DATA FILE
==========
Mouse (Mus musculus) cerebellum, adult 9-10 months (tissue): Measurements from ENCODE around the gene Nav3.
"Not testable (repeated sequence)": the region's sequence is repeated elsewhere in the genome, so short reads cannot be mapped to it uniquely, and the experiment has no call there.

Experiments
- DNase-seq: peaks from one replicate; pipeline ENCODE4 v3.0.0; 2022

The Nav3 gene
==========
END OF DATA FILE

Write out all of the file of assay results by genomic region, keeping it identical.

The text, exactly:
Mouse (Mus musculus) cerebellum, adult 9-10 months (tissue): Measurements from ENCODE around the gene Nav3.
"Not testable (repeated sequence)": the region's sequence is repeated elsewhere in the genome, so short reads cannot be mapped to it uniquely, and the experiment has no call there.

Experiments
- DNase-seq: peaks from one replicate; pipeline ENCODE4 v3.0.0; 2022

The Nav3 gene